aws lambda add-permission --function-name my-function --statement-id my-unique-id \ --action 'lambda:InvokeFunction' --principal events.amazonaws.com --source-arn arn:aws:events:region:123456789012:rule/my-rule
  5. After you have followed these instructions, continue on to Adding lifecycle hooks as a next step.

Receive notifications using Amazon SNS

You can use Amazon SNS to set up a notification target (an SNS topic) to receive notifications when a lifecycle action occurs. Amazon SNS then sends the notifications to the subscribed recipients. Until the subscription is confirmed, no notifications published to the topic are sent to the recipients.

To set up notifications using Amazon SNS

  1. Create an Amazon SNS topic by using either the Amazon SNS console or the following create-topic command. Ensure that the topic is in the same Region as the Auto Scaling group that you're using. For more information, see Getting started with Amazon SNS in the Amazon Simple Notification Service Developer Guide.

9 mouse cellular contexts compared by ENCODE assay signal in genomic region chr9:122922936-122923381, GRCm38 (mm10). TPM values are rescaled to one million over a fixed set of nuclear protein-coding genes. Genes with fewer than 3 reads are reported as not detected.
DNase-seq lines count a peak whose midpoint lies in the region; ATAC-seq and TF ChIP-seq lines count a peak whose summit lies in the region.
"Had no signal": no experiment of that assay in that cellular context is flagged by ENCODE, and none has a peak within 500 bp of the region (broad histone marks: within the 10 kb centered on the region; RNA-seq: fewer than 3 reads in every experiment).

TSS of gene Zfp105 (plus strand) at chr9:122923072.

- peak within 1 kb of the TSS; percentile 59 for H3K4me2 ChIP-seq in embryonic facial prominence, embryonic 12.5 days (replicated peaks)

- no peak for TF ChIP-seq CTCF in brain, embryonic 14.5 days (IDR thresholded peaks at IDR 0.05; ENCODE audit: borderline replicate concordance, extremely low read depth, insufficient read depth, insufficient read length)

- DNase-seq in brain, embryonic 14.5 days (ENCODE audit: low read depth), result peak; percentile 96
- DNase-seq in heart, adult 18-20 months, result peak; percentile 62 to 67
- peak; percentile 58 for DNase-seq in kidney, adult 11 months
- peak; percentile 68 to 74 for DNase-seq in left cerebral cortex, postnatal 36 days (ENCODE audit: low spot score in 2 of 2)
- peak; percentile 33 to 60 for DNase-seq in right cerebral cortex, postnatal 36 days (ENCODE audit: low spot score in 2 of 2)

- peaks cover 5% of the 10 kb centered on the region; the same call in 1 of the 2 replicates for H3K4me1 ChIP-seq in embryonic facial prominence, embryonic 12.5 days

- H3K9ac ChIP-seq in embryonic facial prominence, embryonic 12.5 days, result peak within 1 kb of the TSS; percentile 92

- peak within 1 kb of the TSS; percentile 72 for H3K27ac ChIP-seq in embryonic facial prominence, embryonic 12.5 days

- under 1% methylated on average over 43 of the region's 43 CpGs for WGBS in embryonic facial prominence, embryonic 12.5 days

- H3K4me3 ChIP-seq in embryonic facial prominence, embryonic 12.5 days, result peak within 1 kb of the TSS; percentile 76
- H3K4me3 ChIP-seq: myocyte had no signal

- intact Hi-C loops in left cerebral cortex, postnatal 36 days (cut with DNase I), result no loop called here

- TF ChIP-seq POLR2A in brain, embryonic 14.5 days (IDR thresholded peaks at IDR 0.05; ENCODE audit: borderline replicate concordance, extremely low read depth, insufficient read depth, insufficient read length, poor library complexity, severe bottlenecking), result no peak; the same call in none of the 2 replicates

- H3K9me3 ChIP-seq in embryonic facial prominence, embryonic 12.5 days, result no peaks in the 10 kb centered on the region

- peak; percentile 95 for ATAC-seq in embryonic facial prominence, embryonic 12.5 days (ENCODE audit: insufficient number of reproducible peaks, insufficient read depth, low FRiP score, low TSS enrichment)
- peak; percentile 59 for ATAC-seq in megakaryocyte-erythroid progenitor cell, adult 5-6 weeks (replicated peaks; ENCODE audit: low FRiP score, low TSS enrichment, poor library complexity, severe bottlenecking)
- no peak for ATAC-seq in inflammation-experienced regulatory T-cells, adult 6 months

aws sns create-topic --name my-sns-topic
  2. Note the topic Amazon Resource Name (ARN), for example, arn:aws:sns:region:123456789012:my-sns-topic. You need it to create the lifecycle hook.

  3. Create an IAM service role to give Amazon EC2 Auto Scaling access to your Amazon SNS notification target.

    To give Amazon EC2 Auto Scaling access to your SNS topic

    1. Open the IAM console at https://console.aws.amazon.com/iam/.